Survivor by Paul Langan. Langan packs a lot into this little book; it all works and the action keeps flowing. Chapter one finds Tarah stressing that her Uncle Rudy is coming to Aunt Deborah’s 90th birthday party and family reunion. Tarah has never told anyone what happened with Uncle Rudy when she was 6 years old, and now she’s having flashbacks. And she’s kinda cranky and paranoid cause she’s stressing. She’s now lying to her boyfriend Cooper, her mom, her best friend – well, everyone. She accuses Shanetta of stealing her boyfriend, and is giving Cooper the silent treatment alternating with nagging treatment. Langford writes, “In trying to avoid one mess, Tarah had created an even bigger one.” Tarah continues to struggle with doing the right thing until it becomes clear that she is not the only one that is in danger and she will do anything to protect someone else from the abuse. The resolution is believable and empowering. There is drama and action; hard stuff happens but family is loyal and honest, and friends are there for each other. Misunderstandings are cleared up, and characters realize how they have unfairly judged one another. The type is large but not babyish. The covers work – characters portrayed are solidly african american. The story is believable and is also comforting and the books don’t talk down. It’s kind of like Little House on the Prarie for urban teens – and I mean that in a good way. Reluctant readers love these books.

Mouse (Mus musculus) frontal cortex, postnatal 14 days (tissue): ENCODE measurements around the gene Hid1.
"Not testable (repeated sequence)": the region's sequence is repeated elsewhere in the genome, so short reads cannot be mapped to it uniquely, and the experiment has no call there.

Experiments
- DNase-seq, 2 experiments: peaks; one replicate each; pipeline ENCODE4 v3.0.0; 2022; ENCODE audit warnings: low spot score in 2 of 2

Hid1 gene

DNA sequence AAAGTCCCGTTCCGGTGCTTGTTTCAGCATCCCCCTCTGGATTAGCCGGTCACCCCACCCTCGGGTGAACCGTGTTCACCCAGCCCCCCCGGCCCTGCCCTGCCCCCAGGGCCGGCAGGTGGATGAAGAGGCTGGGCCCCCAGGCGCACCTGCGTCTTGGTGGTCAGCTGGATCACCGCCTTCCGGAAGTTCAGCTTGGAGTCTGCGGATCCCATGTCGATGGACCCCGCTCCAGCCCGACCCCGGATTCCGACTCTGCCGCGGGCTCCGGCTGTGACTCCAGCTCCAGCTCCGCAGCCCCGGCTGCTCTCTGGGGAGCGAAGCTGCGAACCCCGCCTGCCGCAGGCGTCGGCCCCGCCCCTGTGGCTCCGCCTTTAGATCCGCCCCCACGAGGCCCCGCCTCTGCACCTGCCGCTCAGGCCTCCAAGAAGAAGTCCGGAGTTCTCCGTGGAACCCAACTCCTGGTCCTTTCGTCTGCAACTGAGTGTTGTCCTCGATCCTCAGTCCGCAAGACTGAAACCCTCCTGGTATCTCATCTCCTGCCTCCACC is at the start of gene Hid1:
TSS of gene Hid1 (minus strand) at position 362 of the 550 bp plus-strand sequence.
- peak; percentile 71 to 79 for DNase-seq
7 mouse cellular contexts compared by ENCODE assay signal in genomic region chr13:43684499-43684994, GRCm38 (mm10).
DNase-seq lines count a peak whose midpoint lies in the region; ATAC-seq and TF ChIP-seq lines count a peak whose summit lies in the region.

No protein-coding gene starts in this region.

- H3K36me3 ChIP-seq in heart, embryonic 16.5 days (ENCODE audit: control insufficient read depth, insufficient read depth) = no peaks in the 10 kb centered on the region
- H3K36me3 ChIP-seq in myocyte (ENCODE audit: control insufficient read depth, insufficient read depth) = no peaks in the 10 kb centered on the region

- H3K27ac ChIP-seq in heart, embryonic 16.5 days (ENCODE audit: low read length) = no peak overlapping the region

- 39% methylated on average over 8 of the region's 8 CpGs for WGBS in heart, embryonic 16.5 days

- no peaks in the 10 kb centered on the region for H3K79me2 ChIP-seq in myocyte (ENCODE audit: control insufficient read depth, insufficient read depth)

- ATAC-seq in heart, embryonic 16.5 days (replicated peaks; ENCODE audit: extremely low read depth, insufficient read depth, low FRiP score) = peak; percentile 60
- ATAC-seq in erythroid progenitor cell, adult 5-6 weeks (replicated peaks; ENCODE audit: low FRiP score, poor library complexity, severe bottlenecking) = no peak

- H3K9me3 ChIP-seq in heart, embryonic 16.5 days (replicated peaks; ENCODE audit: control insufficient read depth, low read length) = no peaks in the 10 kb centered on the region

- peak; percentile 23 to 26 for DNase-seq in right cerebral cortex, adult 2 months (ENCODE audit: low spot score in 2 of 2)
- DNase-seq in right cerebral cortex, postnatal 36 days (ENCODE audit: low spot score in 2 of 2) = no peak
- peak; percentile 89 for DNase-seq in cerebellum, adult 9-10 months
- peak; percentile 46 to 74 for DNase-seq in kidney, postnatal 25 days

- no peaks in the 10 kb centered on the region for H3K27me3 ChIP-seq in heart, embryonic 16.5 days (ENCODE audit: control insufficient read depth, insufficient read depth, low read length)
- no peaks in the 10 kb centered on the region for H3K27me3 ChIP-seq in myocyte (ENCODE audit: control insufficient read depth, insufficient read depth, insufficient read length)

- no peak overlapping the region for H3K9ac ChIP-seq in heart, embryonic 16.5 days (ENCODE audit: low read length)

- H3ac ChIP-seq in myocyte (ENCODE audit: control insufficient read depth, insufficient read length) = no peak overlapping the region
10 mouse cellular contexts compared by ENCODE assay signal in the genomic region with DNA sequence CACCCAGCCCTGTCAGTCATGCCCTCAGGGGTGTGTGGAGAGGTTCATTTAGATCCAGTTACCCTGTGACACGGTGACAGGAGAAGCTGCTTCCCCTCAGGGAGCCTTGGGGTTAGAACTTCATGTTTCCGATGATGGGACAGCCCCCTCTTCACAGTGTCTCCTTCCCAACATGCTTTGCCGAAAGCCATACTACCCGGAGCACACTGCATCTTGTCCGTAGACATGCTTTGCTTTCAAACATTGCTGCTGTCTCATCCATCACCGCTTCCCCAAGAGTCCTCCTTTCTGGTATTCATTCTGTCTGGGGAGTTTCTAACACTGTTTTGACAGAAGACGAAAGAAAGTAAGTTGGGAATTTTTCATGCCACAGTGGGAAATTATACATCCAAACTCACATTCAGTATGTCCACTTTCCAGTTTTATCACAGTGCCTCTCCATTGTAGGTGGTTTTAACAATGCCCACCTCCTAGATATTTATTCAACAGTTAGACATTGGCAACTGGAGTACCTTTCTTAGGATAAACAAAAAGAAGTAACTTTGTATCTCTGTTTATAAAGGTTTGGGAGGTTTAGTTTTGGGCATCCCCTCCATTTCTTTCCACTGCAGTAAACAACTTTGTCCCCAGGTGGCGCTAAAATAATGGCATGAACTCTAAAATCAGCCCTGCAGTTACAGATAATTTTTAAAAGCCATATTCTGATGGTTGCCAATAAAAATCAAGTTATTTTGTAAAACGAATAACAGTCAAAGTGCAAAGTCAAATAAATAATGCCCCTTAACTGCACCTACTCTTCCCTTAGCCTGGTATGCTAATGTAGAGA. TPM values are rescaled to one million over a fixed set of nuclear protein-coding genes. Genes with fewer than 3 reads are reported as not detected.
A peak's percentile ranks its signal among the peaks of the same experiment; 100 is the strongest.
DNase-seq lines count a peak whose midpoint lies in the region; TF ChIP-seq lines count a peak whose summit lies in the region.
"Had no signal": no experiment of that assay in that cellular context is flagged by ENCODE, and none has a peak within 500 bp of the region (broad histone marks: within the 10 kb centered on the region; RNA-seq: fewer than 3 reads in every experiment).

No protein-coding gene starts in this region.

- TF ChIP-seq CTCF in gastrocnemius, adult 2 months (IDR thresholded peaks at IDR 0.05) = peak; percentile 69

* Promises to Keep by Paul Langan. If it’s possible to have a best Bluford book (they are all good) – this might be it. No one like Tyray Hobbs, including himself. He is a bully. Once feared but at least respected outwardly, after a beat down in the school, where he was ridiculed and lost some of his fear factor, he is now completely outcast. Things are not good at home with a strict father who lectures him and a brother in jail. On the streets it’s not much better with Londell’s crew stealing from him and threatening him. There’s just Lark. She’s not the cutest girl in the class, but she seems to like him and even stick up for him after everything he’s done. He feels guilty for how he lied to her and stole her money – can he make anything right? What so perfect about these books is that they are action packed and realistic, as well as emotionally and psychologically accurate. There’s not a false note in the book.